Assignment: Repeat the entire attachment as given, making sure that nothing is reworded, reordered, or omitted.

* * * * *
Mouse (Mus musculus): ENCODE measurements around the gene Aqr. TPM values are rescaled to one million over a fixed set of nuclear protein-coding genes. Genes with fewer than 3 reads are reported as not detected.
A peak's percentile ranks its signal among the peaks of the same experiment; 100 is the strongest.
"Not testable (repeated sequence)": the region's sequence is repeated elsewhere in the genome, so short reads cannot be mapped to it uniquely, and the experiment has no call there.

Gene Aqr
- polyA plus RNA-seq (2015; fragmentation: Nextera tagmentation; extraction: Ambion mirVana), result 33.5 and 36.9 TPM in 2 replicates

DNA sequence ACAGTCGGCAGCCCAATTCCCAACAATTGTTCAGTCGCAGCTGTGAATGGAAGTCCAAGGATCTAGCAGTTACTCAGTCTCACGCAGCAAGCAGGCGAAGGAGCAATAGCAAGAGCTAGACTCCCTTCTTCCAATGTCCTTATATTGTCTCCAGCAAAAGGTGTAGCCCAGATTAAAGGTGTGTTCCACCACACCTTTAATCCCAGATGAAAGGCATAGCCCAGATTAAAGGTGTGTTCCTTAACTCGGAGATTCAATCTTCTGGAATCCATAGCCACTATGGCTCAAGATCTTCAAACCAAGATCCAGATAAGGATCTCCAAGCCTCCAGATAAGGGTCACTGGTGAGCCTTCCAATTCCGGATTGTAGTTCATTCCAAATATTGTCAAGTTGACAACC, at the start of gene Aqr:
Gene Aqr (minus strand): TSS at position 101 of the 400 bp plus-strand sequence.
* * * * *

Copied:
Mouse (Mus musculus): ENCODE measurements around the gene Aqr. TPM values are rescaled to one million over a fixed set of nuclear protein-coding genes. Genes with fewer than 3 reads are reported as not detected.
A peak's percentile ranks its signal among the peaks of the same experiment; 100 is the strongest.
"Not testable (repeated sequence)": the region's sequence is repeated elsewhere in the genome, so short reads cannot be mapped to it uniquely, and the experiment has no call there.

Gene Aqr
- polyA plus RNA-seq (2015; fragmentation: Nextera tagmentation; extraction: Ambion mirVana), result 33.5 and 36.9 TPM in 2 replicates

DNA sequence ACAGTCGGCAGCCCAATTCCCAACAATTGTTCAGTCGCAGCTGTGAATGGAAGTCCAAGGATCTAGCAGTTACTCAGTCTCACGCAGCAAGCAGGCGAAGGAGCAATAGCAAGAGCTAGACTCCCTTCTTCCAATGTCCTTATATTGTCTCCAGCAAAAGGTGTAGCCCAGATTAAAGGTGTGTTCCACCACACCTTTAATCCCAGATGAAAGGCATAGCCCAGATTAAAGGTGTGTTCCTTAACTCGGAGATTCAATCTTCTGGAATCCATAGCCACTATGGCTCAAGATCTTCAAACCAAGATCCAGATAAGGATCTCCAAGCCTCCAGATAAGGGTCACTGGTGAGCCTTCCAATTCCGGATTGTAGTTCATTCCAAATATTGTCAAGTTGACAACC, at the start of gene Aqr:
Gene Aqr (minus strand): TSS at position 101 of the 400 bp plus-strand sequence.